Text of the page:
Midseason Awards Part III: The Calder, Jack Adams, and Lady Byng

As the NHL moves past the midway mark of the season, it’s time to look back at which players deserve hardware, based on their performance over the first half. To answer that question, we polled writers from across the Nation Network, talking to writers at every site.

Today, we consider the third and final set of our midseason awards: our picks for the winners of the Calder, Jack Adams, and Lady Byng trophies.

Calder Memorial Trophy

Description:The Calder Memorial Trophy is an annual award given to the player selected as the most proficient in his first year of competition in the National Hockey League.

Winner:Ryan Nugent-Hopkins

Runners-Up: Adam Henrique, Gabriel Landeskog (T-3rd), Matt Read (T-3rd)

The Edmonton Oilers have collected more than their share of trophies over the years, but they’ve managed to avoid ever having a player win Rookie of the Year. According to the Nation Network’s writers, Ryan Nugent-Hopkins is on pace to halt that trend.  The 18-year old has been one of the most prolific scorers on not just his team but also in the NHL as a whole, falling just below a point-per-game pace.

Nugent-Hopkins edged out New Jersey Devils forward Adam Henrique by just a single vote, however, indicating how tight a race that once seemed non-existent has become.  The older Henrique is a little more polished, scoring at a comparable clip to Nugent-Hopkins and has been aided by a 10-game slump for the Oilers’ rookie (in the 10 games prior to going down to injury, Nugent-Hopkins had picked up no goals, five assists and a minus-5 rating).

Nugent-Hopkins injury has cost him some ground, and if he wants to win this race it is imperative that he hit the ground running when he returns.  Otherwise things could easily go the other way at the end of the year.

Nobody else was close to the top duo; six other rookies received votes with second overall pick Gabriel Landeskog and the Flyers’ undrafted gem Matt Read being the next most popular options.

Also in the mix: Cody Hodgson, Craig Smith, Sean Couturier, Adam Larsson

Jack Adams Award

Description:The Jack Adams Award is an annual award presented to the NHL coach adjudged to have contributed the most to his team’s success.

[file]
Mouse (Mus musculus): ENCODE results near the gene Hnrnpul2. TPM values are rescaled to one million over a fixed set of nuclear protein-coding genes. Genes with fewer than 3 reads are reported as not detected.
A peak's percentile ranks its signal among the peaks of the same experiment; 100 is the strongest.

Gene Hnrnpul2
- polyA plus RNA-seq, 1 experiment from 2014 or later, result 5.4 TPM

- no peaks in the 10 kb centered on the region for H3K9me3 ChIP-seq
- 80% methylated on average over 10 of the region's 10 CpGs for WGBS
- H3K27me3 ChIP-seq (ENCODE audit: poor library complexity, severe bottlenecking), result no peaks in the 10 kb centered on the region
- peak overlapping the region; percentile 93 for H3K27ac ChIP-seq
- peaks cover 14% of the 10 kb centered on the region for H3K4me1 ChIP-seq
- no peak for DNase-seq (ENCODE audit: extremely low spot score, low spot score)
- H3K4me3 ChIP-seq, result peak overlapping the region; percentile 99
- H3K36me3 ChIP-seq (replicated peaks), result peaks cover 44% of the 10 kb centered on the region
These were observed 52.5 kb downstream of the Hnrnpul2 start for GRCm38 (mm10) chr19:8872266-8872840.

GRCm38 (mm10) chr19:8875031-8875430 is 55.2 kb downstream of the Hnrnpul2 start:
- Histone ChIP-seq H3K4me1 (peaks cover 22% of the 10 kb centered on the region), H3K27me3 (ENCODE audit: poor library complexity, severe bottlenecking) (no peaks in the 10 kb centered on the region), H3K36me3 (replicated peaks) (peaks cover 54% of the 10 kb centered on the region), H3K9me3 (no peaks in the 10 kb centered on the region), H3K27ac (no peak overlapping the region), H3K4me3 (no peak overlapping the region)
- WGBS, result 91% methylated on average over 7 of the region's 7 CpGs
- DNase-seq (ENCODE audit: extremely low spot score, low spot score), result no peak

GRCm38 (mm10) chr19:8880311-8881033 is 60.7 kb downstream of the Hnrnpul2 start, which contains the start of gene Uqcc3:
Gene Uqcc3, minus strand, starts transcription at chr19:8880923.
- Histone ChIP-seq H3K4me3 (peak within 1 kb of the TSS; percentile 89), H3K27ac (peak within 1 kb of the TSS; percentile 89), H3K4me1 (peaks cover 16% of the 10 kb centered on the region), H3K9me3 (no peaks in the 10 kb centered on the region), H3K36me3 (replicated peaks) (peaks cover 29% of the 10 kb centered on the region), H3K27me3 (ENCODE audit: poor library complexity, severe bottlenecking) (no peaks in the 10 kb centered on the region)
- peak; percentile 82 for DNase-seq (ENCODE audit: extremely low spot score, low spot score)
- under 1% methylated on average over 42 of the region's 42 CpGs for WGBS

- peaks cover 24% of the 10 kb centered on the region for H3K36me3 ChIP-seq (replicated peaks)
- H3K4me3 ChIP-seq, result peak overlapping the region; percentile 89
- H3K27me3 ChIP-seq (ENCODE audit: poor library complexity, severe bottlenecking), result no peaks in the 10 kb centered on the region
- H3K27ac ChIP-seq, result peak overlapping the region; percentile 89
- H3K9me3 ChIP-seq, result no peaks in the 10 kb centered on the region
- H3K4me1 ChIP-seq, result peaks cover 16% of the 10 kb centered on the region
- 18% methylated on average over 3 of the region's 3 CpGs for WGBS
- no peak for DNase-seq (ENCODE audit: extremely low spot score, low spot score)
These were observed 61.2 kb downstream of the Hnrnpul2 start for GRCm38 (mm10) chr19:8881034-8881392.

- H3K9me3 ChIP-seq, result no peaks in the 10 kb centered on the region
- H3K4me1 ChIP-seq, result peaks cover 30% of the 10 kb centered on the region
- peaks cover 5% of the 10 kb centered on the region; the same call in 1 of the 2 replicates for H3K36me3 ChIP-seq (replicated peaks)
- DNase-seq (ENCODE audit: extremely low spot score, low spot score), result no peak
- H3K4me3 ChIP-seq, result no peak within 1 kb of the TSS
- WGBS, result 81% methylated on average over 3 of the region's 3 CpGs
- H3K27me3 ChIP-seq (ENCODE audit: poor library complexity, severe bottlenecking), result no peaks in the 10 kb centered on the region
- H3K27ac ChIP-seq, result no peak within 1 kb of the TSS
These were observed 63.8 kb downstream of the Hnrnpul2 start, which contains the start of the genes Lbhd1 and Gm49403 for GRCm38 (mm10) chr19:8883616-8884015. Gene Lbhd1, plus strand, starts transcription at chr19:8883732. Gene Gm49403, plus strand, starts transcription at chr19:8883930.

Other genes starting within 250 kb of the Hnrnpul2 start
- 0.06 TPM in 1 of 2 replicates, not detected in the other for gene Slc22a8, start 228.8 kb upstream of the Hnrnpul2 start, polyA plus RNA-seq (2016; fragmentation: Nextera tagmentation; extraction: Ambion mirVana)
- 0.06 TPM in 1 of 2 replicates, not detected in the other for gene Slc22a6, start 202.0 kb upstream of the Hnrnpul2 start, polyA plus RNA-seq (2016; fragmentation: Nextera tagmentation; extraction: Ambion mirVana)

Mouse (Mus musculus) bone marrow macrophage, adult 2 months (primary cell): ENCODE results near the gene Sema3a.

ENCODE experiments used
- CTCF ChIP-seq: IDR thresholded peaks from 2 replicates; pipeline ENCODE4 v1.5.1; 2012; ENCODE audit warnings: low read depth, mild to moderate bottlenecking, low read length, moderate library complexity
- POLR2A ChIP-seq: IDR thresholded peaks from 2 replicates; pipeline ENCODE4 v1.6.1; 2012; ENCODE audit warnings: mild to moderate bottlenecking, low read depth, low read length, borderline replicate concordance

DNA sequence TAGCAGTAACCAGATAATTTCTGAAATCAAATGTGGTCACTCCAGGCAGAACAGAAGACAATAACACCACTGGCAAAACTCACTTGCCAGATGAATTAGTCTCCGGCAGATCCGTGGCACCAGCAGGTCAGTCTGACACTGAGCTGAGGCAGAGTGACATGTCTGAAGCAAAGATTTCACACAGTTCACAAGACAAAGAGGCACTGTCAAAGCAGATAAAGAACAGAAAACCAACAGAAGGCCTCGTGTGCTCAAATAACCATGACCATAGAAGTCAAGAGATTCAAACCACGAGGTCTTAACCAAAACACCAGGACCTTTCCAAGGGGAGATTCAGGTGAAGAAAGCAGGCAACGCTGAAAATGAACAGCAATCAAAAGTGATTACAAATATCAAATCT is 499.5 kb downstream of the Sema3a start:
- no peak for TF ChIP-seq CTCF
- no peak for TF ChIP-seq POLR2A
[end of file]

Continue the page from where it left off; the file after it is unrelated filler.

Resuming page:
Winner:Paul MacLean

Runners-Up: Alain Vigneault, Kevin Dineen (T-3rd), Ken Hitchcock (T-3rd)

The turnaround of the Ottawa Senators has drawn a lot of eyes to their rookie head coach, Paul MacLean, who was previously part of one of the league’s most respected coaching groups under Mike Babcock in Detroit. Ottawa entered the year largely viewed as a rebuilding team; today they sit four points out of first in the entire NHL. There’s no question that MacLean’s team has exceeded the expectations of the vast majority of people.

Kevin Dineen is on this list for similar reasons. Dale Tallon aggressively pursued options for the Florida Panthers in the off-season, adding talent but also overhauling the roster and bringing in a ton of new faces; Dineen has that group working cohesively enough for his team to be in the playoffs right now. Meanwhile, Alain Vigneault once again gets a nod for his work in Vancouver. The Canucks’ bench boss employs tactics unseen elsewhere in the league, employing lines in specific zones like no other coach in hockey – allowing the Sedins to rack up scoring totals in prime areas of the ice and tossing defensive specialists like Manny Malhotra to the wolves in their own end. It’s a radical style that’s been consistently successful for him.

Ken Hitchcock is the most interesting name on the list. He hadn’t had a lot of time in St. Louis when this poll was done, and that likely worked against him, but when the award is handed out at the end of the year he’ll have had more time with the group. If he continues as he’s begun in St. Louis, it will be difficult to imagine him not winning.

Also in the mix: Claude Julien, Dan Bylsma, Claude Noel

Lady Byng Memorial Trophy

Description:The Lady Byng Memorial Trophy is an annual award given to the player adjudged to have exhibited the best type of sportsmanship and gentlemanly conduct combined with a high standard of playing ability.

Winner:Teemu Selanne

Runners-Up: Brian Campbell, Jordan Eberle

The ‘lots of points, no penalty minutes’ award goes to… a guy with a surprising number of penalty minutes.

The Byng has become something of a joke at the NHL Awards ceremony, the award that nobody cares about, probably because the description above in unfortunately often accurate. It shouldn’t be that way; it really should go to a guy like Teemu Selanne, who has shown over a long career that he’s a superb player and someone who has exhibited exceptional sportsmanship throughout his career. The NHL is full of those sorts of players, and that – rather than PIM totals – is what should be recognized.

But then there is the counter-argument: players without a lot of penalty minutes typically end up without a lot of penalty minutes because they play the game cleanly. Florida defenseman Brian Campbell has taken just two penalties this season, and has repaid the faith Dale Tallon showed in him by putting together a superb season. Oilers’ youngster Jordan Eberle has been a lethal sniper for the team, and can rarely be accused of lacking sportsmanship either.